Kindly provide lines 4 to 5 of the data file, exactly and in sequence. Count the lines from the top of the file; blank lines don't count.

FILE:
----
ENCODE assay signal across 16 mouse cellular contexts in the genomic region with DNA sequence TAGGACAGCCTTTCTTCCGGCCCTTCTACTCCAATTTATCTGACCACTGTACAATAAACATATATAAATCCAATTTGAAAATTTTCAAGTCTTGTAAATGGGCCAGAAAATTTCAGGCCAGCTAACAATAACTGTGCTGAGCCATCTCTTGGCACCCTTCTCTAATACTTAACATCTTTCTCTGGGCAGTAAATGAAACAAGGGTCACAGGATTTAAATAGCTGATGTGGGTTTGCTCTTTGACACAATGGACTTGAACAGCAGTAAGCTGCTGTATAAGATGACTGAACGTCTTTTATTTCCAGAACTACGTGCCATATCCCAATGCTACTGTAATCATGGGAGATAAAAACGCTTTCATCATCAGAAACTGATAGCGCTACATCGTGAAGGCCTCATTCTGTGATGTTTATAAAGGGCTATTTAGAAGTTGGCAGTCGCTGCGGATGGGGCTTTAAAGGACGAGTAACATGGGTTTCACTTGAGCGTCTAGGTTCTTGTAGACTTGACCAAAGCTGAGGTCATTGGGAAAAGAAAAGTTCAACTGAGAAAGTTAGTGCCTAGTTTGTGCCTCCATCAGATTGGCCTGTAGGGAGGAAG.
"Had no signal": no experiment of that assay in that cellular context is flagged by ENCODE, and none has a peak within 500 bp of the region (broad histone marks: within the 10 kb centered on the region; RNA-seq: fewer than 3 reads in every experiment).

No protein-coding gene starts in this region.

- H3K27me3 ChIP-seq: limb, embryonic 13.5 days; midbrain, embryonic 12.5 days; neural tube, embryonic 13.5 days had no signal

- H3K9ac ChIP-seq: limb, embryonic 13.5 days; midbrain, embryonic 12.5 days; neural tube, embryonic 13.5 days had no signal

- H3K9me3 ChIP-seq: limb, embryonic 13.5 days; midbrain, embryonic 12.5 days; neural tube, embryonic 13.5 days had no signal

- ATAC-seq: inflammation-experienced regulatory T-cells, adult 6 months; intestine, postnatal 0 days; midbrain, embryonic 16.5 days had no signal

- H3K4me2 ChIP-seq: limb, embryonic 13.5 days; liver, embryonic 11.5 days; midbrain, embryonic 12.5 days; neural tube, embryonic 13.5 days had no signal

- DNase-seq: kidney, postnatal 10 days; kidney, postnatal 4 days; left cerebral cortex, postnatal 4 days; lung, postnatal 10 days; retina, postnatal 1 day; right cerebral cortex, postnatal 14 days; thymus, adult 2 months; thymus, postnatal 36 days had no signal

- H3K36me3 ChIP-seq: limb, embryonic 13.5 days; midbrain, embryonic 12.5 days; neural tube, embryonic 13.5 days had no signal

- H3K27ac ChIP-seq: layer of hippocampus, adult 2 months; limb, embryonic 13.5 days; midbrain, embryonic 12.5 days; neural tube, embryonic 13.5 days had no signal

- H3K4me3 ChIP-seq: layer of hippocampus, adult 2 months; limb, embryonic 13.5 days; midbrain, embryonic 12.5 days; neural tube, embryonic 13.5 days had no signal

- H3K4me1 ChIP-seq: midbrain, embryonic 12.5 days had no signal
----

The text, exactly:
- H3K27me3 ChIP-seq: limb, embryonic 13.5 days; midbrain, embryonic 12.5 days; neural tube, embryonic 13.5 days had no signal

- H3K9ac ChIP-seq: limb, embryonic 13.5 days; midbrain, embryonic 12.5 days; neural tube, embryonic 13.5 days had no signal